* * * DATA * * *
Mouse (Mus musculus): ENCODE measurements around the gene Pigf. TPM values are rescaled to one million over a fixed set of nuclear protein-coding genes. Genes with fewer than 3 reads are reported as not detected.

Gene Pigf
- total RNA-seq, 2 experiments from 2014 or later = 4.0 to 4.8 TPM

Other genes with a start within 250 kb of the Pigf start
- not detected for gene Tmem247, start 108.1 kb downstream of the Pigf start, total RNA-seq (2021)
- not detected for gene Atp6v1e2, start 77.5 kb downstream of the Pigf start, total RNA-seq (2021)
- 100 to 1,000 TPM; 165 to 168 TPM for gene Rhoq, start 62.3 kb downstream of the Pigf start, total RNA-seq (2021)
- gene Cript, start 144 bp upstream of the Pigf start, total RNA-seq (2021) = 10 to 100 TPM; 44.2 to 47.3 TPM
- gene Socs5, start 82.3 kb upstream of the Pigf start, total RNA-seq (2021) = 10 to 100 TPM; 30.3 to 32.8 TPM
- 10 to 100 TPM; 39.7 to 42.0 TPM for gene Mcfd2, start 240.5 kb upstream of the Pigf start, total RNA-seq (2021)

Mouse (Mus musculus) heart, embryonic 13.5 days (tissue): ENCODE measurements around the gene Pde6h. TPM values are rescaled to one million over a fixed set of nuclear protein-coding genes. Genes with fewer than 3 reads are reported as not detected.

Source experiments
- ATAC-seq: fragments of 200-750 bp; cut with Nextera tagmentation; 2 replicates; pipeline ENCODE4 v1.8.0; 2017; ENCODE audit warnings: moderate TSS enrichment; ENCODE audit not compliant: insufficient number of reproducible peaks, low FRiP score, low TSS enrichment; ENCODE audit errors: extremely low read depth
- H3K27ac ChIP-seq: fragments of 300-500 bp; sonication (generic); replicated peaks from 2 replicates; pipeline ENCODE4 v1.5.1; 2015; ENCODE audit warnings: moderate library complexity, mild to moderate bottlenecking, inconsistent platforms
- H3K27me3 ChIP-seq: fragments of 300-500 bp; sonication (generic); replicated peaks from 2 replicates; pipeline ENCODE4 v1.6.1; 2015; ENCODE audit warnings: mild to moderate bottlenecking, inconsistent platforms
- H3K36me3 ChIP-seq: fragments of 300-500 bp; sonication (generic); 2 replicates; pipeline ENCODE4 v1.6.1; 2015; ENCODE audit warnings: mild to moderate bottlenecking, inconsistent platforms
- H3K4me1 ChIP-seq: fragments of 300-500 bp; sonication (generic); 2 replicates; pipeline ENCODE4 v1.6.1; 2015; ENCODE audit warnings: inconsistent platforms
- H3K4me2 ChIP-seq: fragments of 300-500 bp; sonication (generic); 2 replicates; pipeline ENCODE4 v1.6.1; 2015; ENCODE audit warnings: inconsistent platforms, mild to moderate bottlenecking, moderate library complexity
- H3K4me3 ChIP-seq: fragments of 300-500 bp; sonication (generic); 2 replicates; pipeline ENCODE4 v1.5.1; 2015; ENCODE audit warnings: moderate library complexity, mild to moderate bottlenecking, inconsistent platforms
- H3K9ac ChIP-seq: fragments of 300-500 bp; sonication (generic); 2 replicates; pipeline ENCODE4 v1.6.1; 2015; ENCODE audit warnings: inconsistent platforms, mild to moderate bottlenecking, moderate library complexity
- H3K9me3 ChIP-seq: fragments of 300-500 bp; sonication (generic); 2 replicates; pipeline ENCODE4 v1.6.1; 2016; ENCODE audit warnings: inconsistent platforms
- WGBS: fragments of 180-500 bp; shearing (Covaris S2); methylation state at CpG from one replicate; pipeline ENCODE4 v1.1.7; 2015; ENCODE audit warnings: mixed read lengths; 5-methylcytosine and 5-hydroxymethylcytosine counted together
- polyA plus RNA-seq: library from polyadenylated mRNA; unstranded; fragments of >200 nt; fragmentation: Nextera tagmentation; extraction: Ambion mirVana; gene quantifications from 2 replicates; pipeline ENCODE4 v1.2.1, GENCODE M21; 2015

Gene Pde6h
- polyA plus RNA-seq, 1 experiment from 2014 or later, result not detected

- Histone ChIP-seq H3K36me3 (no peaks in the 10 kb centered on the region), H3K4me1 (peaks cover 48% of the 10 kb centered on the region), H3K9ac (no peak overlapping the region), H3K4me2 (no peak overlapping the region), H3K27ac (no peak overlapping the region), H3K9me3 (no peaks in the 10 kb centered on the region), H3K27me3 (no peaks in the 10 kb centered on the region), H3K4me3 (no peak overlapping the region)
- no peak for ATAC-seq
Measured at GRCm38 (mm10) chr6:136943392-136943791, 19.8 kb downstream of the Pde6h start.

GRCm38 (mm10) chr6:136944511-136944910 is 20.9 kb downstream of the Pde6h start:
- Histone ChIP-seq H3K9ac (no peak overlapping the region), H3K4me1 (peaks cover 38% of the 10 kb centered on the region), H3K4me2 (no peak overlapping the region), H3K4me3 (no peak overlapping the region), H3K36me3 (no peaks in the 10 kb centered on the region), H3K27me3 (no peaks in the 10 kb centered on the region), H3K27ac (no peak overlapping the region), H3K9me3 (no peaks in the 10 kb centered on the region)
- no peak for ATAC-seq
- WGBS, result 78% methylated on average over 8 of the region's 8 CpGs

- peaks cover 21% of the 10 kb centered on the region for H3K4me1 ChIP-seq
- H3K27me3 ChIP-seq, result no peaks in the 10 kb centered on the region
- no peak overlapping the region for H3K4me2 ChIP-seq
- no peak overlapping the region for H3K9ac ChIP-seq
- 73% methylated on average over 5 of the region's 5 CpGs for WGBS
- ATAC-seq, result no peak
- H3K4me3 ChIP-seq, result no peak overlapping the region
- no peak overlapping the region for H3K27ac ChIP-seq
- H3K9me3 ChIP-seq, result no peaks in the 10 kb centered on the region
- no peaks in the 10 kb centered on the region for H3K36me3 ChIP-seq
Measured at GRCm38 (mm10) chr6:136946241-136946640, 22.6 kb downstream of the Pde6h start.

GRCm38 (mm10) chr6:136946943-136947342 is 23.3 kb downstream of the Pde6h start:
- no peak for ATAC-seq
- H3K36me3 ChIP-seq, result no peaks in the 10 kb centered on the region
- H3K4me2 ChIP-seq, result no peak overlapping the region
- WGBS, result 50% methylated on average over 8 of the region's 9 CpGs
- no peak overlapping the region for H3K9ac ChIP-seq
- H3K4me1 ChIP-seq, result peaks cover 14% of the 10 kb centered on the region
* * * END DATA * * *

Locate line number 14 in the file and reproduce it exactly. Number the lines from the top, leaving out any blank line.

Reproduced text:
- H3K27ac ChIP-seq: fragments of 300-500 bp; sonication (generic); replicated peaks from 2 replicates; pipeline ENCODE4 v1.5.1; 2015; ENCODE audit warnings: moderate library complexity, mild to moderate bottlenecking, inconsistent platforms